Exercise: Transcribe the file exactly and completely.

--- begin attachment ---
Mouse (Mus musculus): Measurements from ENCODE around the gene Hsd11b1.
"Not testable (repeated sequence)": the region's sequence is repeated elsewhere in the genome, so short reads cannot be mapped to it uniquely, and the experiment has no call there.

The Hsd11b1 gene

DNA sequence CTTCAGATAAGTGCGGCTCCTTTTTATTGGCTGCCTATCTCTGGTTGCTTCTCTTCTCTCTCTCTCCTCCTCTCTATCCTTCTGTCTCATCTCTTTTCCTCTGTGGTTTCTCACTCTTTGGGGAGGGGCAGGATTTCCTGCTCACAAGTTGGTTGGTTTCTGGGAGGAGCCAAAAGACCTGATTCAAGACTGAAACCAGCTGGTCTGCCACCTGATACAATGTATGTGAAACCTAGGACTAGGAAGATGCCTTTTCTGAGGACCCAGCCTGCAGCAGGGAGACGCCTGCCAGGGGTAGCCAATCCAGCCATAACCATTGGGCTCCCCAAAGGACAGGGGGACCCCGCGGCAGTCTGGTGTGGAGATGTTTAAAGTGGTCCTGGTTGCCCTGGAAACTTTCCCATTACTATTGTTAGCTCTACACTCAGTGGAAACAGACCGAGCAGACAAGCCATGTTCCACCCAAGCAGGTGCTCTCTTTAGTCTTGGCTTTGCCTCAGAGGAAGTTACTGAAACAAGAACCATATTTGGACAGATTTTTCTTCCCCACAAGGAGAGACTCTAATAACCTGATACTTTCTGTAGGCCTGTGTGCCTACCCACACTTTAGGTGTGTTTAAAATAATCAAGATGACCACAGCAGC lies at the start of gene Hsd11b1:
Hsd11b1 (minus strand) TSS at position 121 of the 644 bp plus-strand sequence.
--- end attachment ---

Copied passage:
Mouse (Mus musculus): Measurements from ENCODE around the gene Hsd11b1.
"Not testable (repeated sequence)": the region's sequence is repeated elsewhere in the genome, so short reads cannot be mapped to it uniquely, and the experiment has no call there.

The Hsd11b1 gene

DNA sequence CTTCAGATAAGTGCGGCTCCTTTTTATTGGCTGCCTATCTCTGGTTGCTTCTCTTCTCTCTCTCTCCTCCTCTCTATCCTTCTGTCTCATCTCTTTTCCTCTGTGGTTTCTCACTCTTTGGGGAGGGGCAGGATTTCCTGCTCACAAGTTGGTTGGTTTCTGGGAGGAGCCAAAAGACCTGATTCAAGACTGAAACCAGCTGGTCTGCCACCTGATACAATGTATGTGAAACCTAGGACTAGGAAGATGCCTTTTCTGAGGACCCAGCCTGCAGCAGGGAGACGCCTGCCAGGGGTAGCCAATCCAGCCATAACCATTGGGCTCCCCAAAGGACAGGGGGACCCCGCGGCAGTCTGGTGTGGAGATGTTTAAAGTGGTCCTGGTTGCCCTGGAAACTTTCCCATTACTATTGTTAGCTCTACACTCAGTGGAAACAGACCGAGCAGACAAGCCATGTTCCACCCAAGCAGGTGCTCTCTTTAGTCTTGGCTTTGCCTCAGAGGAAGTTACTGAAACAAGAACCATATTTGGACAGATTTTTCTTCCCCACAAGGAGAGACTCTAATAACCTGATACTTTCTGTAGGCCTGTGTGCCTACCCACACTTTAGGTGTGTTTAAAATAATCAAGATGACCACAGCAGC lies at the start of gene Hsd11b1:
Hsd11b1 (minus strand) TSS at position 121 of the 644 bp plus-strand sequence.